A judge sentenced a local woman to one year and three months in prison Tuesday for stealing over $90,000 combined from a local equestrian group and a local government agency where she was formerly employed.
Robin Chase, 47, had earlier pleaded guilty to two counts of first-degree theft for stealing about $13,000 from the Washington Association of High School Equestrian Teams; and about $79,000 from her former employers at the Washington Association of County Officials, or WACO.
During Tuesday's sentencing hearing, Chase's attorney, Geoffrey Cross of Tacoma, pleaded for a work release sentence, noting that his client suffers from manic depression and stage 4 cancer.
In handing down the prison sentence Tuesday, Thurston County Superior Court Judge Anne Hirsch noted that there are many people who suffer from serious illnesses, but that does not cause them to go out and commit financial crimes.
Chase was charged with stealing from her former employers at the Washington Association of County Officials in 2012. Her thefts from that organization included about $6,000 from the association's nonprofit scholarship fund, which is paid for by donations from county employees and elected officials.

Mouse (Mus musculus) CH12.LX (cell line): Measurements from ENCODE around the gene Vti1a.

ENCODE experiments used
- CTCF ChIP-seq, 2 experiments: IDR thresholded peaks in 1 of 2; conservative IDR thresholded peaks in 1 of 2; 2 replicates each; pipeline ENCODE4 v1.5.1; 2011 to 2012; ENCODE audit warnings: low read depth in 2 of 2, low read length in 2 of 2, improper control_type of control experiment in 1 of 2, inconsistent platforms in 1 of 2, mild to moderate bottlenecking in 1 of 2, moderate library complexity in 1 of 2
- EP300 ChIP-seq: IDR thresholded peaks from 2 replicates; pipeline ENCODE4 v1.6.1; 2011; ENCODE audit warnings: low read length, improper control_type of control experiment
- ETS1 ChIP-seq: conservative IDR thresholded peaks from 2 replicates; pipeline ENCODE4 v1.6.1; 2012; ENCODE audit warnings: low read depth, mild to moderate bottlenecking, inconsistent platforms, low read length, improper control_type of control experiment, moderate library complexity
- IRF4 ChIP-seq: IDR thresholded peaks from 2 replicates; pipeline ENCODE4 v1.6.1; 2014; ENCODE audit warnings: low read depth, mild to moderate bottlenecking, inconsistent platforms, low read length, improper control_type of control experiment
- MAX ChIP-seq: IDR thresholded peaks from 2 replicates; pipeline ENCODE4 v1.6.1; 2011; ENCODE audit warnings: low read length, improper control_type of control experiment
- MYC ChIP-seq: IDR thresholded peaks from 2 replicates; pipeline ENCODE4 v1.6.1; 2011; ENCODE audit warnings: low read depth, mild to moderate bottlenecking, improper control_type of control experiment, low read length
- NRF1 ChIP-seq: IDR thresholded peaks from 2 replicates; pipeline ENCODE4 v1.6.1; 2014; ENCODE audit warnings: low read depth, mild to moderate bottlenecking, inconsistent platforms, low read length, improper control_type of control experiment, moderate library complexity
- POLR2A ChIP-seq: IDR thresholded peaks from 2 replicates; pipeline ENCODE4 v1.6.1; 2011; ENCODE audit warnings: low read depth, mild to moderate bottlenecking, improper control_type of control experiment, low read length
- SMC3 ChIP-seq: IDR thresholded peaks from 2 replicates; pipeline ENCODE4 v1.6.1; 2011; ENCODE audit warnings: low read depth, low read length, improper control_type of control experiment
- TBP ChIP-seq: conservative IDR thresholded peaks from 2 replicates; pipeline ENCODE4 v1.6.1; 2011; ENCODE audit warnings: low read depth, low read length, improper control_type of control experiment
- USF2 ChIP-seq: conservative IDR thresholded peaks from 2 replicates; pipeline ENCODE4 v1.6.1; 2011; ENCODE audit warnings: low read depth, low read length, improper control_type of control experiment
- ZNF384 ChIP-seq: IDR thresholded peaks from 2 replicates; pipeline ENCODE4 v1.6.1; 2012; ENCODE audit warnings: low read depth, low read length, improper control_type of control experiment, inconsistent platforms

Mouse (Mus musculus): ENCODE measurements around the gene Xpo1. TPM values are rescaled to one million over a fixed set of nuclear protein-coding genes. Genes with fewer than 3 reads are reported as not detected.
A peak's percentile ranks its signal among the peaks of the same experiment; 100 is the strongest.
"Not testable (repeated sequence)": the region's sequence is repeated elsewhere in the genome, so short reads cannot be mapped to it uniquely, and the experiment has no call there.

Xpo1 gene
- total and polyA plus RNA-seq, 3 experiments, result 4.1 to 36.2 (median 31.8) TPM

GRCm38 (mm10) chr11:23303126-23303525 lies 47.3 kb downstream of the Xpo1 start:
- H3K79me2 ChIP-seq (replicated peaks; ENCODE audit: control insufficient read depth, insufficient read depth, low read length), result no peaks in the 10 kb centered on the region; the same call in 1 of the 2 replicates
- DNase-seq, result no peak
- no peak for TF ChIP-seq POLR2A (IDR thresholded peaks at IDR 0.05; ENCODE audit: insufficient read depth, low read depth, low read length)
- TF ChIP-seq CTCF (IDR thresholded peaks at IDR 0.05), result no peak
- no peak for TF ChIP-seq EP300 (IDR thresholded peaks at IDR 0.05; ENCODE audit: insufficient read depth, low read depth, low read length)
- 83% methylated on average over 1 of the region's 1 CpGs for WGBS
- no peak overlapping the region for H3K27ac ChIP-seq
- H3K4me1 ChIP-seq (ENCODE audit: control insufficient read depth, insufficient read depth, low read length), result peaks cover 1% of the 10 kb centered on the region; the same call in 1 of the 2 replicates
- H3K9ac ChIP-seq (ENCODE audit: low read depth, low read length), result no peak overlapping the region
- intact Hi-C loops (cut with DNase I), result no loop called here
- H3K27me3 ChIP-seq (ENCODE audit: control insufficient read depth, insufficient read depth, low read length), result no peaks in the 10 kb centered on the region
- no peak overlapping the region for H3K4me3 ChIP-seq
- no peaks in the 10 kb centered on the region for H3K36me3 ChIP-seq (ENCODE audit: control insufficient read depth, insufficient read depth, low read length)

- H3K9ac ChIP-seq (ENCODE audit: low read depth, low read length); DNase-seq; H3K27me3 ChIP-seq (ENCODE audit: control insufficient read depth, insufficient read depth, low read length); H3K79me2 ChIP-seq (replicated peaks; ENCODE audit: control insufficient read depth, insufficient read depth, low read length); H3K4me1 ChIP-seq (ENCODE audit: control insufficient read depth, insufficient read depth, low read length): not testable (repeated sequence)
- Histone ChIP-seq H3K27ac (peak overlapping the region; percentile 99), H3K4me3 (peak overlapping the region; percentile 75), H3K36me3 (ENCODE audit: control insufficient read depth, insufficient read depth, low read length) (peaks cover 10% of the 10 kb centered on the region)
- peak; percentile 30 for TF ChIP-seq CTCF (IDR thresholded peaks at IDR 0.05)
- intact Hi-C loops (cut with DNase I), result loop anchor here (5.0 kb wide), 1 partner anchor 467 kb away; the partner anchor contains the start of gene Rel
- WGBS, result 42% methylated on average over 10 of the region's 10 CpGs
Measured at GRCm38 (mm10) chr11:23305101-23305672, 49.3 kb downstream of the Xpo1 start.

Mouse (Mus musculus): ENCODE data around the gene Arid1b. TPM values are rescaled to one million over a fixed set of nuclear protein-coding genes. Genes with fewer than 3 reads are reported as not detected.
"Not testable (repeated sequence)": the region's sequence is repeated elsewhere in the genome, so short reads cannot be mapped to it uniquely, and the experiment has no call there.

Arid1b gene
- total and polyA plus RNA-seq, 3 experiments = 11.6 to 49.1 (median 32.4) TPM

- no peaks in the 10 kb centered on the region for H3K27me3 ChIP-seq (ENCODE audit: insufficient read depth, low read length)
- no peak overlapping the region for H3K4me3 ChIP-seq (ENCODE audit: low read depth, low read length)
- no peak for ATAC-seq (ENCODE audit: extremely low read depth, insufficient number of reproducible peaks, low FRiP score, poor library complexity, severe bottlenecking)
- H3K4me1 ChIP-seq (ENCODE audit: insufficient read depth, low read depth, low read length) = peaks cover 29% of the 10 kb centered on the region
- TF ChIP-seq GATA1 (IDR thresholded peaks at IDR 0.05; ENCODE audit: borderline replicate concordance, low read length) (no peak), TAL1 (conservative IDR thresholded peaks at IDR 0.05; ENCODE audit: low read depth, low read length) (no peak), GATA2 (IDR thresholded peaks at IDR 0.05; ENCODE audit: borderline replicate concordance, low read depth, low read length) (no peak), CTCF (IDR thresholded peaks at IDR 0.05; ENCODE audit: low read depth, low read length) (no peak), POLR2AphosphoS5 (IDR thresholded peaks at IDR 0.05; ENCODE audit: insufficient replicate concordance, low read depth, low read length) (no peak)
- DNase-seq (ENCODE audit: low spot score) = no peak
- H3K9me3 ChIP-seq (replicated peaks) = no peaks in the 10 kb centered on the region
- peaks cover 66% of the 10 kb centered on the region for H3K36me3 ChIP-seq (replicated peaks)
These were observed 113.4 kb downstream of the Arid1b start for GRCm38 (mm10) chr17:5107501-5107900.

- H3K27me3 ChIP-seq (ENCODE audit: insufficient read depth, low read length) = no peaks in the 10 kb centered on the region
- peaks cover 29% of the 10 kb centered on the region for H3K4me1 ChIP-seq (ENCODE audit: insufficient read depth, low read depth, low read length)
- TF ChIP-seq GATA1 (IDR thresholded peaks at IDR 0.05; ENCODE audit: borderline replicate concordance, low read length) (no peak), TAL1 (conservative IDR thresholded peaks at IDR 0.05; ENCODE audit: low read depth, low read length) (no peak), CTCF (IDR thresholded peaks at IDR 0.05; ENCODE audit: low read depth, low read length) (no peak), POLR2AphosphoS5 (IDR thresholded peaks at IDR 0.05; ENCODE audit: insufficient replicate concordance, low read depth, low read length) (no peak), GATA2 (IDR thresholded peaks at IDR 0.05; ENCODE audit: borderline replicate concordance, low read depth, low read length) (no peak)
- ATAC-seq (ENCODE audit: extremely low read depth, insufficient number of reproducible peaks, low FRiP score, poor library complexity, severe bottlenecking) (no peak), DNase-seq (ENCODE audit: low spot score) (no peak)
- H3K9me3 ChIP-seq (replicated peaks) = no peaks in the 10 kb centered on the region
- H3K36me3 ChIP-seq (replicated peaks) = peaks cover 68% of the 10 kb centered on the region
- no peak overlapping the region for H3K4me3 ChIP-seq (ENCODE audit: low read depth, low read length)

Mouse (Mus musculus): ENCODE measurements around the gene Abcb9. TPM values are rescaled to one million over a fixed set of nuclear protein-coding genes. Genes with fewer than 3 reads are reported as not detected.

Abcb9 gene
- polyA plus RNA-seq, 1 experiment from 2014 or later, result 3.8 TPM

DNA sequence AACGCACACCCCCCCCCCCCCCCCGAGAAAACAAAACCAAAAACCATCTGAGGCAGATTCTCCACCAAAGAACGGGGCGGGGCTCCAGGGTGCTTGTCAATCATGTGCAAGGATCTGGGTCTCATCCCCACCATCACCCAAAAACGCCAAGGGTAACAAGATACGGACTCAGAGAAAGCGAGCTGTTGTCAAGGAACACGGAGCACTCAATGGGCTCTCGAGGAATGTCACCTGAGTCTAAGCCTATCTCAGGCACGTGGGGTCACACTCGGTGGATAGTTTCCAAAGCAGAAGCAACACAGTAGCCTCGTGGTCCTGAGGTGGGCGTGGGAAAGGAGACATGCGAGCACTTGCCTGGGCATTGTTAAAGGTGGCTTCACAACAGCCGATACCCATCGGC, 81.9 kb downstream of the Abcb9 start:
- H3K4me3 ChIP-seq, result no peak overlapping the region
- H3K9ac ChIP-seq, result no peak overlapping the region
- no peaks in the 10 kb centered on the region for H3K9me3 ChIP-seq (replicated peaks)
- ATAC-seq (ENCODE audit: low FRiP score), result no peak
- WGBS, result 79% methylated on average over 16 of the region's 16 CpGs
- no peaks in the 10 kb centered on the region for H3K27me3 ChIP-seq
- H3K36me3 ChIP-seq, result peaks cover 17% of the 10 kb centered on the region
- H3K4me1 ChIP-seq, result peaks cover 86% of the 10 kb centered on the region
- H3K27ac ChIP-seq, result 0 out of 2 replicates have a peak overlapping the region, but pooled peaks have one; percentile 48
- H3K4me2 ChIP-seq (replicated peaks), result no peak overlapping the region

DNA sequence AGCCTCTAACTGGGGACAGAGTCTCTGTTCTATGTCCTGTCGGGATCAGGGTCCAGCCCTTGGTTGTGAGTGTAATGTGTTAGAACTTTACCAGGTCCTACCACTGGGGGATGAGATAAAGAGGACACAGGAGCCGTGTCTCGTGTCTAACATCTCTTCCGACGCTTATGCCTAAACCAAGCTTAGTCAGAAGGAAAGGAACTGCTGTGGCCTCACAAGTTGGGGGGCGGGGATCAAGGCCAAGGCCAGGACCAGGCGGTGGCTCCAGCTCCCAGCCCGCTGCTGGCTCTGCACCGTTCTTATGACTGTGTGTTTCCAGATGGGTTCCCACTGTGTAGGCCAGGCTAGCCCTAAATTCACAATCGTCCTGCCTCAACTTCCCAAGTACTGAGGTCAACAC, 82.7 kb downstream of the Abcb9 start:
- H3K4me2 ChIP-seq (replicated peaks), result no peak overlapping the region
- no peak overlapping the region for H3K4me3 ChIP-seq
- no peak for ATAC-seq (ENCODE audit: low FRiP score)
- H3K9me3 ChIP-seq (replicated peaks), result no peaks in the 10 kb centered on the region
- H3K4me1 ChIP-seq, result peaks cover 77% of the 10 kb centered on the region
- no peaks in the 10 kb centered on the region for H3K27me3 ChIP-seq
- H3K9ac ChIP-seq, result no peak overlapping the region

Chase's theft from WACO was discovered by the Washington State Auditor's Office. The findings of that audit were released in 2012. Chase is responsible for an additional $10,000 in restitution for the cost to state to perform the audit, Thurston County Deputy Prosecuting Attorney Mark Thompson said.
Thompson said in court Tuesday that Chase's thefts allowed her to take "her daughter all up and down the coast to horse shows." He added that the thefts were perpetrated from a period covering about 2007 to 2012.
Beverly Matney, state chair of the Washington Association of High School Equestrian Teams, said in court Tuesday that Chase's thefts nearly crippled her organization, and affected children's ability to participate in equestrian events.
An audit found that Chase's unauthorized debit card transactions from the equestrian team association were used to purchase airline tickets on two occasions, for online testing services for her daughter and purchases from local retailers, court papers state.
Thompson said in court that he gave Chase about six months prior to sentencing to see if she could pay off more than the $10,000 in restitution she has already paid. If Chase paid a substantial amount of restitution, he said he was prepared to recommend work release, but that did not happen.
Thompson recommended a two-year prison sentence for Chase during Tuesday's sentencing hearing.
There was one sliver of good news during Tuesday's sentencing hearing - Monty Cobb, policy director for WACO, said his board had voted to give its half of the $10,000 in restitution that Chase had paid to the equestrian group. Cobb said WACO hopes to recoup its losses when Chase pays her court-ordered restitution, but in the meantime, it wanted to help the equestrian organization.
Matney's eyes welled up with tears and she hugged Cobb after he made the announcement.
"We are so grateful," Matney told Cobb.
Thompson said he was impressed. He added that Chase's thefts greatly damaged the equestrian organization's ability to function.
"That was a wonderful compassionate gesture," Thompson said of Cobb's announcement.
Jeremy Pawloski: 360-754-5445; firstname.lastname@example.org